Iran Nuclear Program: Stuxnet Subcontext
During the Tuesday State of the Union address, President Obama also talked about the slowdown of Iran’s nuclear program, which has a Stuxnet subcontext.
“Our diplomacy is at work with respect to Iran, where, for the first time in a decade, we’ve halted the progress of its nuclear program and reduced its stockpile of nuclear material. Between now and this spring, we have a chance to negotiate a comprehensive agreement that prevents a nuclear-armed Iran; secures America and our allies – including Israel; while avoiding yet another Middle East conflict,” Obama said in the address.
Iran’s nuclear program suffered a severe halt in 2010 when Stuxnet, a sophisticated piece of computer malware designed to sabotage industrial processes controlled by Siemens SIMATIC WinCC and PCS 7 control systems, infiltrated the Natanz nuclear facility in Iran. The worm used known and previously unknown vulnerabilities to install, infect and propagate, and was powerful enough to evade state-of-the-art security technologies and procedures. ISSSource reported the program was a joint effort between the U.S. and Israel.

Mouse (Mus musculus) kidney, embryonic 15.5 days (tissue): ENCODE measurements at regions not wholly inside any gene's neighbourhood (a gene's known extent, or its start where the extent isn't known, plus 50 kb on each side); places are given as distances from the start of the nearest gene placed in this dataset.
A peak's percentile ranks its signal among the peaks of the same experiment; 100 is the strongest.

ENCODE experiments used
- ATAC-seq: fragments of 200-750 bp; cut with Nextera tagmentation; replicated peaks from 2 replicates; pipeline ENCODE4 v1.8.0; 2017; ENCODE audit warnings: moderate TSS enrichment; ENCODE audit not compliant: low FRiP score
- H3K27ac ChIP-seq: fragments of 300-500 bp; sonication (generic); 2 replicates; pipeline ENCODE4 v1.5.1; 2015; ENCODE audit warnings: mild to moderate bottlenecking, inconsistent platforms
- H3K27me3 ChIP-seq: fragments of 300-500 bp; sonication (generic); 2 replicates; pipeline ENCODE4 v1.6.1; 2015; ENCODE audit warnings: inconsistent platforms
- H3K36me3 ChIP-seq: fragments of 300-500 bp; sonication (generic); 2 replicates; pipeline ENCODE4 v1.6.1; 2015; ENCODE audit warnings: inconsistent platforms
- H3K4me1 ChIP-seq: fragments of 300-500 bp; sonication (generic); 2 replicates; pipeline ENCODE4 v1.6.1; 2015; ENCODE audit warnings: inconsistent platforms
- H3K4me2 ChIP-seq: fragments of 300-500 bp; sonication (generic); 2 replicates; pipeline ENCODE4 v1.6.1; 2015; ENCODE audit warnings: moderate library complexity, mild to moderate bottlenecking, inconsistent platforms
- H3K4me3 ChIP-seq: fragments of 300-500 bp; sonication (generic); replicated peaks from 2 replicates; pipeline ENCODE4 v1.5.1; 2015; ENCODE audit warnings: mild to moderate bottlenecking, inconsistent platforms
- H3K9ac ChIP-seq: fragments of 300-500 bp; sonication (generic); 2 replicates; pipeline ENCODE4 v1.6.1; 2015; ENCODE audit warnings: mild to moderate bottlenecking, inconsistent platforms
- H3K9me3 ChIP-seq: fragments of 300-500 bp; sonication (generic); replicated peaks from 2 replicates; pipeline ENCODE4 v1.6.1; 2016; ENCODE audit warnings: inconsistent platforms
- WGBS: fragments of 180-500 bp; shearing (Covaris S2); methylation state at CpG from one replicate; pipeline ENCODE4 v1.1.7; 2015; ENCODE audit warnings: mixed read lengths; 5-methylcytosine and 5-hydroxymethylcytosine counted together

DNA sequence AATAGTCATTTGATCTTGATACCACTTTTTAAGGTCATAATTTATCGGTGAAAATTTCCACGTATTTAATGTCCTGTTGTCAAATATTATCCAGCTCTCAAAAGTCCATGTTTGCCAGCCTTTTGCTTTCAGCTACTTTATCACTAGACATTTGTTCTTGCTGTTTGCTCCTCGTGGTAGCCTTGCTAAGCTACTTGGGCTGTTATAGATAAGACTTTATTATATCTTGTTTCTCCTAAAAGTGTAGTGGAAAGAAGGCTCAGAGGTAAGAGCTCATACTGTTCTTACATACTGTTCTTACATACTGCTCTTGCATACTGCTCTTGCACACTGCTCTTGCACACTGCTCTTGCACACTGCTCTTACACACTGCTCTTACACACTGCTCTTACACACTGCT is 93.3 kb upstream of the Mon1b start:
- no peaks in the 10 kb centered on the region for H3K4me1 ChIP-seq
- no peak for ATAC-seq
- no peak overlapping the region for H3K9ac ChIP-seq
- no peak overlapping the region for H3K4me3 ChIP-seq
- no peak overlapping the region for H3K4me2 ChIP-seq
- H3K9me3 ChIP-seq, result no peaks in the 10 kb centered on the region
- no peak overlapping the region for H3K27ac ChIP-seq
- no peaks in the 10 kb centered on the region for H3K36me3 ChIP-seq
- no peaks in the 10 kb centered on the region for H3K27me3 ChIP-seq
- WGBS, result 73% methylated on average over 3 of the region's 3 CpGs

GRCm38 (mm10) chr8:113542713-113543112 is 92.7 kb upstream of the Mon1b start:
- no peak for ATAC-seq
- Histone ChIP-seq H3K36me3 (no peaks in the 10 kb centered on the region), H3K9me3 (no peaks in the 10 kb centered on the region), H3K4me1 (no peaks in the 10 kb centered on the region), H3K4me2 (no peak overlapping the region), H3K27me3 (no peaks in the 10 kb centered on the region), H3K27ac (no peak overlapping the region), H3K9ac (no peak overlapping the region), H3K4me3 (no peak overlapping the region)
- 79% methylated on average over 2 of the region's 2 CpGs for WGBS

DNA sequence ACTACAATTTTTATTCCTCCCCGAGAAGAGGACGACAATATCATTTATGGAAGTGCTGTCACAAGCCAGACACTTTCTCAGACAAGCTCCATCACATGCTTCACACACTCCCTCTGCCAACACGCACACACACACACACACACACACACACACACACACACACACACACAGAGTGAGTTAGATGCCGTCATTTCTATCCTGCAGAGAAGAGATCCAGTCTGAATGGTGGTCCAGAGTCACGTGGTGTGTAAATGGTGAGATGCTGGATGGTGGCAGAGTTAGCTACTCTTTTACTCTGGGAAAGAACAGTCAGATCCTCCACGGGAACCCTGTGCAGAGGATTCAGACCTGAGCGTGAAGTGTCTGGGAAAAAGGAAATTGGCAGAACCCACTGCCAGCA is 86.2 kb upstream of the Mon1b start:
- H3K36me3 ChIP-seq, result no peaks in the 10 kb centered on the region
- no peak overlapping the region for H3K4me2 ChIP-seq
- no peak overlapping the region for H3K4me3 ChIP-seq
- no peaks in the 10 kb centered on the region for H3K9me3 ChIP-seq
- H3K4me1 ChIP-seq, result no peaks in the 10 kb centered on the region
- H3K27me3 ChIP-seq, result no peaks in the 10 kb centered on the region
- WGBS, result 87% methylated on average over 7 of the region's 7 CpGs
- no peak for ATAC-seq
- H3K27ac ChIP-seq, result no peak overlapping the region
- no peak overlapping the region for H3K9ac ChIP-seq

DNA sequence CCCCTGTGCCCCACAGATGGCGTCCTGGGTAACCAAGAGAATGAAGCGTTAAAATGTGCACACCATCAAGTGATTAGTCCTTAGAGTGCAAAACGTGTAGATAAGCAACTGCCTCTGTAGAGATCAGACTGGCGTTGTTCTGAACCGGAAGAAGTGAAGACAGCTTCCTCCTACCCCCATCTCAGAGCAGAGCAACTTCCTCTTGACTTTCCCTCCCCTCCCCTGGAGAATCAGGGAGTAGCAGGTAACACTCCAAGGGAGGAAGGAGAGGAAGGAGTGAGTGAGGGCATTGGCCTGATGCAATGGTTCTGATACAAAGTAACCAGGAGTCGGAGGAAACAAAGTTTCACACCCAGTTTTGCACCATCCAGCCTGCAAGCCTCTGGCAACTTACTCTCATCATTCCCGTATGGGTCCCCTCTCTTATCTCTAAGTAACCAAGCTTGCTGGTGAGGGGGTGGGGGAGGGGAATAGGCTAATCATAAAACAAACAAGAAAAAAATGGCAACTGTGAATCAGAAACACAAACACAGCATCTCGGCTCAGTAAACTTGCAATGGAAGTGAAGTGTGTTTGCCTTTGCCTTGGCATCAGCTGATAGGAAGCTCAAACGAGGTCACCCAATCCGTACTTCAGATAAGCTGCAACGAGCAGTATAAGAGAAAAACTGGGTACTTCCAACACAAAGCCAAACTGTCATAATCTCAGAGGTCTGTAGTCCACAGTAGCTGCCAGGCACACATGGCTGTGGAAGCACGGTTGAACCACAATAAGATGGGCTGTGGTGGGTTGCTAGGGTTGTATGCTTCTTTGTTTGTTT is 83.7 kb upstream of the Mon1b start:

The worm used at least four Zero Day exploits and had Microsoft Windows driver modules signed using genuine cryptographic certificates stolen from respectable companies, contained about 4,000 functions, and utilized advanced anti-analysis techniques to render reverse engineering difficult.
Stuxnet had its true origin in the waning moments of George W. Bush’s presidency in 2009, said former senior intelligence officials, one of whom worked for the National Intelligence office, according to an ISSSource report.
At the time, President Bush wanted to sabotage the electrical and computer systems at Natanz, which is a fuel enrichment plant in Iran. After Bush left office, President Obama accelerated the program, these sources said.
Obama’s Tuesday address went on to say, “There are no guarantees that negotiations will succeed, and I keep all options on the table to prevent a nuclear Iran. But new sanctions passed by this Congress, at this moment in time, will all but guarantee that diplomacy fails – alienating America from its allies; and ensuring that Iran starts up its nuclear program again. It doesn’t make sense. That is why I will veto any new sanctions bill that threatens to undo this progress. The American people expect us to only go to war as a last resort, and I intend to stay true to that wisdom.”